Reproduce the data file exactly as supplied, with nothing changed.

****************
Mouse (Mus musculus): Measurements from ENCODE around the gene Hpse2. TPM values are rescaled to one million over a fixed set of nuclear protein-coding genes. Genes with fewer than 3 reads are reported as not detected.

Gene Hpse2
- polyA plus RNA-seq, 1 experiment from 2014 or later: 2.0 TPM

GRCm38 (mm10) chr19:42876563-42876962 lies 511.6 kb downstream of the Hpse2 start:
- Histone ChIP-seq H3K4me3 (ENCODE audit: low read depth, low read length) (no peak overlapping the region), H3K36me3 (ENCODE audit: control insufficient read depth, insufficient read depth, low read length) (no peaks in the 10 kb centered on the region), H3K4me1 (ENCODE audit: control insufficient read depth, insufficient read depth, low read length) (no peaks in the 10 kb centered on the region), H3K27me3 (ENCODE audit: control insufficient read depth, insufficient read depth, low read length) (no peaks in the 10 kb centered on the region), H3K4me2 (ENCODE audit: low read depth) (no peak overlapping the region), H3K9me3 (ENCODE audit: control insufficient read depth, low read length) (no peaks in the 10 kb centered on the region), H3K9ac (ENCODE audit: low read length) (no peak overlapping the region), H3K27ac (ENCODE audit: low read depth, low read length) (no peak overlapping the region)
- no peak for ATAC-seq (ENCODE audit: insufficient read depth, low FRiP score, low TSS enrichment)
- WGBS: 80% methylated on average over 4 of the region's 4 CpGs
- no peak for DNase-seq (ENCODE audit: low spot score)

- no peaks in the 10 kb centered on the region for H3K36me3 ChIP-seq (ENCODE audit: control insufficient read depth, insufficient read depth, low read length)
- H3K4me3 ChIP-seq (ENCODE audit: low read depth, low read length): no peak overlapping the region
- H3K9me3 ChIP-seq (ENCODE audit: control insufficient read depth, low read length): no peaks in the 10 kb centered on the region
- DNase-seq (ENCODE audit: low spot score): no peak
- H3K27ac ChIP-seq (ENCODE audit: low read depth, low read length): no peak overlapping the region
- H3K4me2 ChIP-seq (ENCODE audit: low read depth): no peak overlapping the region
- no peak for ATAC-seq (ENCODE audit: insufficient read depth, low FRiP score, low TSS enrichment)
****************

Mouse (Mus musculus): Measurements from ENCODE around the gene Hpse2. TPM values are rescaled to one million over a fixed set of nuclear protein-coding genes. Genes with fewer than 3 reads are reported as not detected.

Gene Hpse2
- polyA plus RNA-seq, 1 experiment from 2014 or later: 2.0 TPM

GRCm38 (mm10) chr19:42876563-42876962 lies 511.6 kb downstream of the Hpse2 start:
- Histone ChIP-seq H3K4me3 (ENCODE audit: low read depth, low read length) (no peak overlapping the region), H3K36me3 (ENCODE audit: control insufficient read depth, insufficient read depth, low read length) (no peaks in the 10 kb centered on the region), H3K4me1 (ENCODE audit: control insufficient read depth, insufficient read depth, low read length) (no peaks in the 10 kb centered on the region), H3K27me3 (ENCODE audit: control insufficient read depth, insufficient read depth, low read length) (no peaks in the 10 kb centered on the region), H3K4me2 (ENCODE audit: low read depth) (no peak overlapping the region), H3K9me3 (ENCODE audit: control insufficient read depth, low read length) (no peaks in the 10 kb centered on the region), H3K9ac (ENCODE audit: low read length) (no peak overlapping the region), H3K27ac (ENCODE audit: low read depth, low read length) (no peak overlapping the region)
- no peak for ATAC-seq (ENCODE audit: insufficient read depth, low FRiP score, low TSS enrichment)
- WGBS: 80% methylated on average over 4 of the region's 4 CpGs
- no peak for DNase-seq (ENCODE audit: low spot score)

- no peaks in the 10 kb centered on the region for H3K36me3 ChIP-seq (ENCODE audit: control insufficient read depth, insufficient read depth, low read length)
- H3K4me3 ChIP-seq (ENCODE audit: low read depth, low read length): no peak overlapping the region
- H3K9me3 ChIP-seq (ENCODE audit: control insufficient read depth, low read length): no peaks in the 10 kb centered on the region
- DNase-seq (ENCODE audit: low spot score): no peak
- H3K27ac ChIP-seq (ENCODE audit: low read depth, low read length): no peak overlapping the region
- H3K4me2 ChIP-seq (ENCODE audit: low read depth): no peak overlapping the region
- no peak for ATAC-seq (ENCODE audit: insufficient read depth, low FRiP score, low TSS enrichment)